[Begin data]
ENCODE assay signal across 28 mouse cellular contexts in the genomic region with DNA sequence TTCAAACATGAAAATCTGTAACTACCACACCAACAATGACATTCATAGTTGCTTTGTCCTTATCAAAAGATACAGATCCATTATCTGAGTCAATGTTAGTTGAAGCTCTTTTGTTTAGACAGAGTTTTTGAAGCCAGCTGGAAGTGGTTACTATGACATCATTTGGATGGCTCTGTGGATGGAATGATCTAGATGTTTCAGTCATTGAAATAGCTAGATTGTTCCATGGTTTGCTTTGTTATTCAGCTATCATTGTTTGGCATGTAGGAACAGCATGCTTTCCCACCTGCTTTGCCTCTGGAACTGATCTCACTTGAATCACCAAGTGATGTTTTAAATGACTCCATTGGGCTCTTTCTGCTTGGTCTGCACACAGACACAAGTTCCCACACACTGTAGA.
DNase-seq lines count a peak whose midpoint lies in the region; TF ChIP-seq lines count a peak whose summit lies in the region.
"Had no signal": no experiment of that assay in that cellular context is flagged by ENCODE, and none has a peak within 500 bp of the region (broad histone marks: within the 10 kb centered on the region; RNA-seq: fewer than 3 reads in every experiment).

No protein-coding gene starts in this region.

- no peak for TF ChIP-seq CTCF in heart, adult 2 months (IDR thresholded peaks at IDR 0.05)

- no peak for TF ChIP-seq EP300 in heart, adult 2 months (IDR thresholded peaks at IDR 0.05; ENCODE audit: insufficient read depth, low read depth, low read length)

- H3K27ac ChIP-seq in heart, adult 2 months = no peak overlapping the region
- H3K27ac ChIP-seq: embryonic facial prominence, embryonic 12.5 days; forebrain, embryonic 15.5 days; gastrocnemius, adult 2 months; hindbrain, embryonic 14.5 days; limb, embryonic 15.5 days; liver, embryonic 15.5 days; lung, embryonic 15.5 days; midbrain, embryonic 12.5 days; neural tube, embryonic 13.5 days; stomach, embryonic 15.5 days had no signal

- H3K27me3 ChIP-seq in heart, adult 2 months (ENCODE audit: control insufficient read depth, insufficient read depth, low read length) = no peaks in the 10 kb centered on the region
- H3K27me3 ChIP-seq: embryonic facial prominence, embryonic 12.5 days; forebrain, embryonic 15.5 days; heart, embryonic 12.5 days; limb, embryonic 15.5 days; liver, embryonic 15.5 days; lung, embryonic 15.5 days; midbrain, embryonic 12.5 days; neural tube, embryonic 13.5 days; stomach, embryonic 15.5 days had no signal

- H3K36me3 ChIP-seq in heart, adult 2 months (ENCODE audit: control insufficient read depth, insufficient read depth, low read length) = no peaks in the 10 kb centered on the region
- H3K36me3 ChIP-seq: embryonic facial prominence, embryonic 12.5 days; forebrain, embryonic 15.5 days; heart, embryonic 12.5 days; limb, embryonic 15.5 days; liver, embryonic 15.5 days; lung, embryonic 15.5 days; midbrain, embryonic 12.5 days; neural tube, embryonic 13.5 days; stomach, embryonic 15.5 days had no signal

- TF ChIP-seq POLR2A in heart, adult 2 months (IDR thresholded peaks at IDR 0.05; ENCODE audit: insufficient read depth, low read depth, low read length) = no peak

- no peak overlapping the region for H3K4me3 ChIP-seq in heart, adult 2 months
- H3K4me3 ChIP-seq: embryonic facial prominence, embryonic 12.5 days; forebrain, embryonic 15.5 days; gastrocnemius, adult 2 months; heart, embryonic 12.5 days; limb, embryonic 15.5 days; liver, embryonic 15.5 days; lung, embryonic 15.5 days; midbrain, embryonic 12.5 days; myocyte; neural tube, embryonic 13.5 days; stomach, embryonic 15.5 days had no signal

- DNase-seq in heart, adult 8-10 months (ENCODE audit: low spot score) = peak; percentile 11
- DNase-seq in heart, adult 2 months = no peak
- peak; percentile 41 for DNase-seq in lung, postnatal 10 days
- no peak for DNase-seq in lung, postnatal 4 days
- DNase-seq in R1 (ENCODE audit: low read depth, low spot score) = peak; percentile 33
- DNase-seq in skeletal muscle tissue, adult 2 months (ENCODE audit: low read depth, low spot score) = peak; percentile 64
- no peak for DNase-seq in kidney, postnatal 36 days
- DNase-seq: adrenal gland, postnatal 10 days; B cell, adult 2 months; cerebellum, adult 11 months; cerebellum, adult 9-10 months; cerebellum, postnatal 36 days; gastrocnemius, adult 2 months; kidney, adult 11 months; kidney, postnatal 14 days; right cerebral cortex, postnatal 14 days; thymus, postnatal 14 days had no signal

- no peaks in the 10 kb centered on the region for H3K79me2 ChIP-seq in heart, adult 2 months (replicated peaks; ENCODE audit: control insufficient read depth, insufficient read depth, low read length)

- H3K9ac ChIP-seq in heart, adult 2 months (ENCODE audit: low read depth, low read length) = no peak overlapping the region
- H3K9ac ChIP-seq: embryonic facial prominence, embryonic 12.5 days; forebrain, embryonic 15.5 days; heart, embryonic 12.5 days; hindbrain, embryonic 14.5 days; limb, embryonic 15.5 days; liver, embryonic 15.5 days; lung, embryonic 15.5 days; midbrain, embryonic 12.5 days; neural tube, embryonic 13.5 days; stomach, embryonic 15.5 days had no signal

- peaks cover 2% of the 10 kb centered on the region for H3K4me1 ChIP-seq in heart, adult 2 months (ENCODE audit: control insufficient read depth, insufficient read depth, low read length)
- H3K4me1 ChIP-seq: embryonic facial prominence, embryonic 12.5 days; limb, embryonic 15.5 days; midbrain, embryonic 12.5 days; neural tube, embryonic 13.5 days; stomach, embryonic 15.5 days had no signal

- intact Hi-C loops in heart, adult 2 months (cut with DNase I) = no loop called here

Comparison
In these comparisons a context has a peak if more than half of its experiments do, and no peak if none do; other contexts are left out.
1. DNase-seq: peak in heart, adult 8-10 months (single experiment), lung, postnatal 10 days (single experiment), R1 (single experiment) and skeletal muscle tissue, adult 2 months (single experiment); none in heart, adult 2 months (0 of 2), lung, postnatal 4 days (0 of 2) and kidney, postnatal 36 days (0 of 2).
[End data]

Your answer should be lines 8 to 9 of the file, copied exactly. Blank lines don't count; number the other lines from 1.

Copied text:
- H3K27ac ChIP-seq: embryonic facial prominence, embryonic 12.5 days; forebrain, embryonic 15.5 days; gastrocnemius, adult 2 months; hindbrain, embryonic 14.5 days; limb, embryonic 15.5 days; liver, embryonic 15.5 days; lung, embryonic 15.5 days; midbrain, embryonic 12.5 days; neural tube, embryonic 13.5 days; stomach, embryonic 15.5 days had no signal

- H3K27me3 ChIP-seq in heart, adult 2 months (ENCODE audit: control insufficient read depth, insufficient read depth, low read length) = no peaks in the 10 kb centered on the region